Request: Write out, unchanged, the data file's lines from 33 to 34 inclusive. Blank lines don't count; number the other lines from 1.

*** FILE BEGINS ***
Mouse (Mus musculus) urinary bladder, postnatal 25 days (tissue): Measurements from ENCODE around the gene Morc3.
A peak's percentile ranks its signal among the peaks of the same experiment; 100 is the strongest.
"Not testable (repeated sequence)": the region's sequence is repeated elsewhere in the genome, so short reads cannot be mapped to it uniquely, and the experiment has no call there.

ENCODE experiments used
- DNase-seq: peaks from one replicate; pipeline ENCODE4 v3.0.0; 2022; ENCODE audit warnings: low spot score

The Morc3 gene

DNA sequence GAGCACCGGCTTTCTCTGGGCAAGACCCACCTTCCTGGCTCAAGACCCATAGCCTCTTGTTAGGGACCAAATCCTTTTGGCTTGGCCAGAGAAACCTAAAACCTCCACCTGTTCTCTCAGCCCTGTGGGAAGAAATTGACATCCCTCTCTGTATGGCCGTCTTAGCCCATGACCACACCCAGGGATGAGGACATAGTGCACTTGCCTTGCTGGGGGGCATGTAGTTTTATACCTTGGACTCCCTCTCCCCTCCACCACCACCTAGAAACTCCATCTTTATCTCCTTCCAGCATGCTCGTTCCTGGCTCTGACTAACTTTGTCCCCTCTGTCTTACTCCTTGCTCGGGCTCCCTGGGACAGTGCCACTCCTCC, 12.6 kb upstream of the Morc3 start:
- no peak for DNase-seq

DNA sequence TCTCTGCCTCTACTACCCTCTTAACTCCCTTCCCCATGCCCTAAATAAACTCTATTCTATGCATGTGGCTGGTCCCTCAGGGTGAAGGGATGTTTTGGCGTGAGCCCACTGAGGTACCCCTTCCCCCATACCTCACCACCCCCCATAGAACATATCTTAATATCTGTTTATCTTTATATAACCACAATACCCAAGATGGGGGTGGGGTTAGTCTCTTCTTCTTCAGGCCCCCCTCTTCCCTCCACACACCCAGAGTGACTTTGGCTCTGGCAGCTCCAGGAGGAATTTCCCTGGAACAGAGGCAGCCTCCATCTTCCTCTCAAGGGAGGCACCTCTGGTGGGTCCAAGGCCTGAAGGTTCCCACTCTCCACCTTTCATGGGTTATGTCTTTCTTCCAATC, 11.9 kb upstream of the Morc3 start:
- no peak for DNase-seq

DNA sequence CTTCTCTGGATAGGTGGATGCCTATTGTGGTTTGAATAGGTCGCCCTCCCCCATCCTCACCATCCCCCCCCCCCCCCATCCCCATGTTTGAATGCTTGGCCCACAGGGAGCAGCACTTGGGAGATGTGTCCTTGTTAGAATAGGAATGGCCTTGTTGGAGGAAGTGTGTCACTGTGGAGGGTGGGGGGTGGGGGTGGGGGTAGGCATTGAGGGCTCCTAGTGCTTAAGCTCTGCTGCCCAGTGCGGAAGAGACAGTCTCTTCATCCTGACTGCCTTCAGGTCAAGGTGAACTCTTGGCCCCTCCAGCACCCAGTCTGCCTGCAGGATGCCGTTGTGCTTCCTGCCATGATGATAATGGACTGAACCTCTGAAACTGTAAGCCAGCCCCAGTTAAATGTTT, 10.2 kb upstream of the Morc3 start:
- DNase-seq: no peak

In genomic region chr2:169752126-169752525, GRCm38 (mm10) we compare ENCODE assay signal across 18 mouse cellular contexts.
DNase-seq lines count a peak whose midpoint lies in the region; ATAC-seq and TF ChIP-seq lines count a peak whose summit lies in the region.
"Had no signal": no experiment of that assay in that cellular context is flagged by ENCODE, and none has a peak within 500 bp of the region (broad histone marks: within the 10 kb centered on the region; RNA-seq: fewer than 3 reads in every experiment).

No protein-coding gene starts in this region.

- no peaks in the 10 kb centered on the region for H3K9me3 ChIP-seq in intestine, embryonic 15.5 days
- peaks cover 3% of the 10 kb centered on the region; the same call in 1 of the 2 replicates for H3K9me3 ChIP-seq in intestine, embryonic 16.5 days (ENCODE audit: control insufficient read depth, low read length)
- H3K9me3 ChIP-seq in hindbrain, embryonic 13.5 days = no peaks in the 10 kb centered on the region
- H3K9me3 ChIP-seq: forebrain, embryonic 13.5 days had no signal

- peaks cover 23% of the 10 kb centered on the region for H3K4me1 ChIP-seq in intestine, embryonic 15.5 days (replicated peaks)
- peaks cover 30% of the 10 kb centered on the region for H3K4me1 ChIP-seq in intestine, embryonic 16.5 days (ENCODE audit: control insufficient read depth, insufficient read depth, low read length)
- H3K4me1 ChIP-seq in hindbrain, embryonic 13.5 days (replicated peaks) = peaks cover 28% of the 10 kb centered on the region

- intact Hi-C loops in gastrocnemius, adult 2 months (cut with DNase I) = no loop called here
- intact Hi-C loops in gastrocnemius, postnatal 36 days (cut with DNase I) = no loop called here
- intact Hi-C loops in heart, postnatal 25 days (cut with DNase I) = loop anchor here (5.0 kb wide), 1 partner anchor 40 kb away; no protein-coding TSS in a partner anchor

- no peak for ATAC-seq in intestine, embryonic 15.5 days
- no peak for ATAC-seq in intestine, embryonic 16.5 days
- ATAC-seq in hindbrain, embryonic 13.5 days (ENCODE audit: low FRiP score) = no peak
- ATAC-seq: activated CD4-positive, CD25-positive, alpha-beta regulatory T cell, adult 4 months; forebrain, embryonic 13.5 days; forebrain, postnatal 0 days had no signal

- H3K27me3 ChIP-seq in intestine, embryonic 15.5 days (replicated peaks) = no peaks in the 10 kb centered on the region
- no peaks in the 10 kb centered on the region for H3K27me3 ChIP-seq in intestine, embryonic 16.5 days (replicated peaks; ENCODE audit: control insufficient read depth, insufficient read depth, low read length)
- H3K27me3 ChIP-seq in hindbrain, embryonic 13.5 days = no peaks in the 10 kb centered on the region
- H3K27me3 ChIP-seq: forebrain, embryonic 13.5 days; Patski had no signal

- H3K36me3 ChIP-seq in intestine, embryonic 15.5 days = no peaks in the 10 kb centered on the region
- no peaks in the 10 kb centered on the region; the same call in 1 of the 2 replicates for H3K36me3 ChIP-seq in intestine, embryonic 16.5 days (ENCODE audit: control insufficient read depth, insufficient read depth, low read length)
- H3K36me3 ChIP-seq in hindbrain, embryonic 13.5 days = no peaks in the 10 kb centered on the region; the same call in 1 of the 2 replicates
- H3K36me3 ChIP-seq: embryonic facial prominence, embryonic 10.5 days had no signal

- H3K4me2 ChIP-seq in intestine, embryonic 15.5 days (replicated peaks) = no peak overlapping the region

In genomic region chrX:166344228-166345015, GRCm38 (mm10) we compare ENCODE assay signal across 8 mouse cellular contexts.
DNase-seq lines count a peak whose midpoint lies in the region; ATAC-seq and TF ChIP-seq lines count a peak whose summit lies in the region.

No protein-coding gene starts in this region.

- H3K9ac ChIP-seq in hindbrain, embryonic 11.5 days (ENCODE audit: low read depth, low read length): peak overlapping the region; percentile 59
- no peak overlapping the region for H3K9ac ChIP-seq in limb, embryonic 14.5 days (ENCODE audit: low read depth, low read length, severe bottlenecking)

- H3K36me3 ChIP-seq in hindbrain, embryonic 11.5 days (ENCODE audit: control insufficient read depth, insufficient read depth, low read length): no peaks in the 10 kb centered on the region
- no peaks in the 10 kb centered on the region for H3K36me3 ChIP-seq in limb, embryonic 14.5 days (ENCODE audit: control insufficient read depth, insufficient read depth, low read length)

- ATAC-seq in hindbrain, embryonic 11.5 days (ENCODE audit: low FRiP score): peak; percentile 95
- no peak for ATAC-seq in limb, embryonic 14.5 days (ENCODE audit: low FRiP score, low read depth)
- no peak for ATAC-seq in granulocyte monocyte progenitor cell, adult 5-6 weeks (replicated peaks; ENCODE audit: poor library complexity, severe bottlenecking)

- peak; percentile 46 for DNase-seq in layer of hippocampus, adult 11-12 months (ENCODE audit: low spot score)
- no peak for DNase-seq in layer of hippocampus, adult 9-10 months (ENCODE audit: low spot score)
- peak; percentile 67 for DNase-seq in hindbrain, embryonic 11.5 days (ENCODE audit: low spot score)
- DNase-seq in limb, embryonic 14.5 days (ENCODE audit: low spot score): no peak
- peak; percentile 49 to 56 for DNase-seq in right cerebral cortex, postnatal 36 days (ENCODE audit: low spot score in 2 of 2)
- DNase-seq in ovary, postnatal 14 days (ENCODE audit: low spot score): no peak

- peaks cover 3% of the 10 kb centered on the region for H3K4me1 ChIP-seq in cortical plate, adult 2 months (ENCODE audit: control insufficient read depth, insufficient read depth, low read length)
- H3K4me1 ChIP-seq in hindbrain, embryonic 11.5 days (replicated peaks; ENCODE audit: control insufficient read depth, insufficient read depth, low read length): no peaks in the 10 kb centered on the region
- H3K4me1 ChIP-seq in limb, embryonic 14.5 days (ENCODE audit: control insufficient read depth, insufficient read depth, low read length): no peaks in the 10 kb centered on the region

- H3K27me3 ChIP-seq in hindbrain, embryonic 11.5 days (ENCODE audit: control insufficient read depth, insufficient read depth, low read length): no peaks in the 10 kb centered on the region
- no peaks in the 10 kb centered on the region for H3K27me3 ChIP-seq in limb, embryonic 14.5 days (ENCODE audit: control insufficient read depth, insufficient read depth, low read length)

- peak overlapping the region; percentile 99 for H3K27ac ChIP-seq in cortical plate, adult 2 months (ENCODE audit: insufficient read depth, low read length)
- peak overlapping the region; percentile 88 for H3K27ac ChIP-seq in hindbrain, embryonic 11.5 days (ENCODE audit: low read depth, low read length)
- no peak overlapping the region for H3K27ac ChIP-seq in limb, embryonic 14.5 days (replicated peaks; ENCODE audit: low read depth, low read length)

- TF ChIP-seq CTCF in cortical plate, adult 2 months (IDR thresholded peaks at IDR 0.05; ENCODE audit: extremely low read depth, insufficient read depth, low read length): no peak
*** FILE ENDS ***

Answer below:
- H3K27me3 ChIP-seq in hindbrain, embryonic 13.5 days = no peaks in the 10 kb centered on the region
- H3K27me3 ChIP-seq: forebrain, embryonic 13.5 days; Patski had no signal